Victorians had the rare chance to hear Walden Bello discuss his thoughtful and constructive theories about globalization and the new global democracy movement at the Small World Social Forum in November. The New Internationalist magazine says,” Clear analysis and impressive scholarship have made Bello on of Asia’s key progressive thinkers.” In Deglobalization, Bello explains the crisis of legitimacy in the institutions and actions of global financial powers – the World Bank, the International Monetary Fund, the World Trade Organization and the G-8. This set of organizations have imposed on the world – both states and people, a system that empowers corporations and their servant governments while it weakens governments that try to serve the interests of people and impoverishes the majority of the world’s population. There is little argument these days; we can see the results of these policies from Bangkok to BC, from Qatar to Calgary, and Victoria to Venezuela. Global capitalism reaches everywhere, even as Bello shows it is in crisis and failing its own objectives.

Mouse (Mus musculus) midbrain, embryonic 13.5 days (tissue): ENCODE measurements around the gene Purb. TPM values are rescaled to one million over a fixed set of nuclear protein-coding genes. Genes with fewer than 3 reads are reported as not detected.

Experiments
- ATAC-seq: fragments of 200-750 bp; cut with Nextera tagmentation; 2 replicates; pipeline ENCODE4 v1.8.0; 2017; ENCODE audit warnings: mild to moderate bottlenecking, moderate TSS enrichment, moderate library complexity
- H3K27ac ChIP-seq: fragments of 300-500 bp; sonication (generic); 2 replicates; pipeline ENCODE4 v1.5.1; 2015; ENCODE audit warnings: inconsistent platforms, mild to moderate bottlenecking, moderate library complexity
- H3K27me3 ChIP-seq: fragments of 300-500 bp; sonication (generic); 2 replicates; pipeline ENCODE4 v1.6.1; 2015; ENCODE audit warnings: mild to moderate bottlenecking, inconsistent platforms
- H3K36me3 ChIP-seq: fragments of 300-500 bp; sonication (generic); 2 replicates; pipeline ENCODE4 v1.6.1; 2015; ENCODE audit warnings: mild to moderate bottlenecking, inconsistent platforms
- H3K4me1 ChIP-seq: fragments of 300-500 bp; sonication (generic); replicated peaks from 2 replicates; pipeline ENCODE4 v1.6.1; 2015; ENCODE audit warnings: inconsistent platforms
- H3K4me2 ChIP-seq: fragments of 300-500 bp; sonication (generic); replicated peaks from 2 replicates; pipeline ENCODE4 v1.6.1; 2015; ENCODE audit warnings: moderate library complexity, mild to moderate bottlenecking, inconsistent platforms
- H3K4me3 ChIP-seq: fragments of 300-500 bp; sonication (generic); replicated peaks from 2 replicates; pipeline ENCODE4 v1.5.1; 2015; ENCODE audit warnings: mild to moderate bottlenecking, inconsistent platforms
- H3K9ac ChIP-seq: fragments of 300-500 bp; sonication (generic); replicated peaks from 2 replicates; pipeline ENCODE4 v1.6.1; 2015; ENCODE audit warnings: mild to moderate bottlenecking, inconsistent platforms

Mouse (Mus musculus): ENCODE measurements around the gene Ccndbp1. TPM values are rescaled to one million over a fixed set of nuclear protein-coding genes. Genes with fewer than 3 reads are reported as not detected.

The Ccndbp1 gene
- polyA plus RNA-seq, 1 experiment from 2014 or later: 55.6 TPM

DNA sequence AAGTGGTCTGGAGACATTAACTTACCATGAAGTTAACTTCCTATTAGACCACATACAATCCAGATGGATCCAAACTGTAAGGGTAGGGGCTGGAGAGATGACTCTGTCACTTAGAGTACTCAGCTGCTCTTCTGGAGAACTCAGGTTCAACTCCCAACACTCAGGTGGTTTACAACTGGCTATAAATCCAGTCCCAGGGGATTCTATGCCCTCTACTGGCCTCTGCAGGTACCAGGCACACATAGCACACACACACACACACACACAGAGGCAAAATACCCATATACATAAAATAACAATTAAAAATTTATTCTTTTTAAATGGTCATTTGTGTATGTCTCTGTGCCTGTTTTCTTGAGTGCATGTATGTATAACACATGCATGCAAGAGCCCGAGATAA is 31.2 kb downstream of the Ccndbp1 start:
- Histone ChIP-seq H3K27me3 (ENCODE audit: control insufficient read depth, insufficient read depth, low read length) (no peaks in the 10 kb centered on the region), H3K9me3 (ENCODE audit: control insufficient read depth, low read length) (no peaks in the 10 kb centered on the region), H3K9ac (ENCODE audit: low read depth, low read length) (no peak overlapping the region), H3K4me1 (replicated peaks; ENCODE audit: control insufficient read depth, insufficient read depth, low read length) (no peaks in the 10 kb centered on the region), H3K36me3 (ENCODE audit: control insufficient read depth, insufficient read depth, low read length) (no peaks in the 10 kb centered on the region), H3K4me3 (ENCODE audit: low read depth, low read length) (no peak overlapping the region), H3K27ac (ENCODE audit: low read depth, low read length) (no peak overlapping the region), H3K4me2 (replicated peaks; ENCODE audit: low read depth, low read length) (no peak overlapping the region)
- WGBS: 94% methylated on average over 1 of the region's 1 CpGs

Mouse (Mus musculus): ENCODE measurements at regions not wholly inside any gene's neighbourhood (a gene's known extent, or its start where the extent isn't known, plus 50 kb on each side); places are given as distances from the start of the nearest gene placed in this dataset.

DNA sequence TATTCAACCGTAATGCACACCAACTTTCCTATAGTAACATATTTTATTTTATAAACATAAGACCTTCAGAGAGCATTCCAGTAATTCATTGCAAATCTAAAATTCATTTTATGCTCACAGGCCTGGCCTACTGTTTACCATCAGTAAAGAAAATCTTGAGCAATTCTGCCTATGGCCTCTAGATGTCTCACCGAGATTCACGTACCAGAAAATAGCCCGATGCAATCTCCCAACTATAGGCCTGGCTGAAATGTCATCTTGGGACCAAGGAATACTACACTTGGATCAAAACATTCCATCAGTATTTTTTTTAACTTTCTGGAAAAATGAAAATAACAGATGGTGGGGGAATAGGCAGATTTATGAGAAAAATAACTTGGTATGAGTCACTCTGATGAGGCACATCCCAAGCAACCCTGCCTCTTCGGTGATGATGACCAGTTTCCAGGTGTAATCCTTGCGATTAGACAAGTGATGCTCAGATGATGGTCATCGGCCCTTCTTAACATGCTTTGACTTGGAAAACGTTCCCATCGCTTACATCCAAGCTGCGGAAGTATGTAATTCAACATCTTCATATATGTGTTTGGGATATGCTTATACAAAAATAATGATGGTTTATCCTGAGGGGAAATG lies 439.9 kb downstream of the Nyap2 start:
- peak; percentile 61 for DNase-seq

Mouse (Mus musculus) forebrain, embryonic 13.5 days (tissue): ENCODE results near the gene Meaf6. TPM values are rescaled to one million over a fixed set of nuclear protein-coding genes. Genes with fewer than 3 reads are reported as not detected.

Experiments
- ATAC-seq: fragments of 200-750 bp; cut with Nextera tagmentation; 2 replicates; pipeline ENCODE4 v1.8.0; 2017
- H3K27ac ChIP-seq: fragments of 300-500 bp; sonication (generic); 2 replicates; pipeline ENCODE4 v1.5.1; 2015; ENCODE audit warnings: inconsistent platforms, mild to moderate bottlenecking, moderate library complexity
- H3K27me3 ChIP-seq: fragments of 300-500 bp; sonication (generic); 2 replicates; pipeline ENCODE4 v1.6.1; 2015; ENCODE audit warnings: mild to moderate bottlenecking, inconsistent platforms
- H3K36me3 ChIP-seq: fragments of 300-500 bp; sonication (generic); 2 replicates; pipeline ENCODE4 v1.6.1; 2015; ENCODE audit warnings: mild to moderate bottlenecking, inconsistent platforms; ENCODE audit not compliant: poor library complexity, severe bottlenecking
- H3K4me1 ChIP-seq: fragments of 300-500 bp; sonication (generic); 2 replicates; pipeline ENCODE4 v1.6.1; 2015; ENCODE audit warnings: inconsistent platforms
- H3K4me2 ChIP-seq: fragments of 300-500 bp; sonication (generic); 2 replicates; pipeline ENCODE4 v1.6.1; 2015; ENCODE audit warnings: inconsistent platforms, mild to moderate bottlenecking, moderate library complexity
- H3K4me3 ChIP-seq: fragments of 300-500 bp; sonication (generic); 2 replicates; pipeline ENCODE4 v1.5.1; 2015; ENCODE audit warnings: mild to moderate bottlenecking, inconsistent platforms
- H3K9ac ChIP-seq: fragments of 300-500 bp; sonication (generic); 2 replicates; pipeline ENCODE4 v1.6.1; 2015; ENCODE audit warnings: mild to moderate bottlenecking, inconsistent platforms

Fortunately, most of the world’s people are not greedy, stupid nor passive. And an unpredicted and creative global movement for democracy, justice, peace and a healthy environment is sweeping the world. Bello is the scholar/chronicler/participant of this movement. Bello says we must deconstruct while we construct. We need to decommission the financial institutions while we build a pluralist system of governments.
This system will finance local development, based on human needs that de-emphasize growth rather than ecological equilibrium, will make decisions based on democratic choice, not the imperative of market forces, redistribute land and resources equitably for all and make sure that corporations and the state are constantly monitored by civil society.
Bello concludes by saying: a more fluid, less structured, more pluralistic world…will be enable nation and communities to carve out the space to develop based on their values, their rhythms and the strategies of their choice. This short concise volume is a guidebook no activist should travel without.